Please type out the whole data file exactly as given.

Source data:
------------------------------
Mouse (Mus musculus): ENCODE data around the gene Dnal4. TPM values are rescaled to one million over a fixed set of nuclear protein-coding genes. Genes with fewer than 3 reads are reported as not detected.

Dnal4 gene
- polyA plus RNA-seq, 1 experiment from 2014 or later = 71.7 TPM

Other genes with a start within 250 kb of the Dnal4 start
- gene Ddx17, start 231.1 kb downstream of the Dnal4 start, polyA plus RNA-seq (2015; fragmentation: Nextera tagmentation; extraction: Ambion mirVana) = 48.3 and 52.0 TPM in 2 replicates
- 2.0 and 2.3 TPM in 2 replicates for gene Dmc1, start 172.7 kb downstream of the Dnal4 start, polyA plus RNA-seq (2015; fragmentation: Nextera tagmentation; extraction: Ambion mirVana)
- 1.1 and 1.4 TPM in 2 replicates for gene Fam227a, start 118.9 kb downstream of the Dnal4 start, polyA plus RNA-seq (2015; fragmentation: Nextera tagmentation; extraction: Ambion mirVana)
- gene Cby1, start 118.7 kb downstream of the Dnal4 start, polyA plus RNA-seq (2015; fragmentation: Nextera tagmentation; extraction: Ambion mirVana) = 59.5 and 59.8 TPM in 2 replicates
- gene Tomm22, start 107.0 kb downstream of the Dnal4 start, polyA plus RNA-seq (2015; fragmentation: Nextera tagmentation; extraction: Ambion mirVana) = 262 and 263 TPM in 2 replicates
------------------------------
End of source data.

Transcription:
Mouse (Mus musculus): ENCODE data around the gene Dnal4. TPM values are rescaled to one million over a fixed set of nuclear protein-coding genes. Genes with fewer than 3 reads are reported as not detected.

Dnal4 gene
- polyA plus RNA-seq, 1 experiment from 2014 or later = 71.7 TPM

Other genes with a start within 250 kb of the Dnal4 start
- gene Ddx17, start 231.1 kb downstream of the Dnal4 start, polyA plus RNA-seq (2015; fragmentation: Nextera tagmentation; extraction: Ambion mirVana) = 48.3 and 52.0 TPM in 2 replicates
- 2.0 and 2.3 TPM in 2 replicates for gene Dmc1, start 172.7 kb downstream of the Dnal4 start, polyA plus RNA-seq (2015; fragmentation: Nextera tagmentation; extraction: Ambion mirVana)
- 1.1 and 1.4 TPM in 2 replicates for gene Fam227a, start 118.9 kb downstream of the Dnal4 start, polyA plus RNA-seq (2015; fragmentation: Nextera tagmentation; extraction: Ambion mirVana)
- gene Cby1, start 118.7 kb downstream of the Dnal4 start, polyA plus RNA-seq (2015; fragmentation: Nextera tagmentation; extraction: Ambion mirVana) = 59.5 and 59.8 TPM in 2 replicates
- gene Tomm22, start 107.0 kb downstream of the Dnal4 start, polyA plus RNA-seq (2015; fragmentation: Nextera tagmentation; extraction: Ambion mirVana) = 262 and 263 TPM in 2 replicates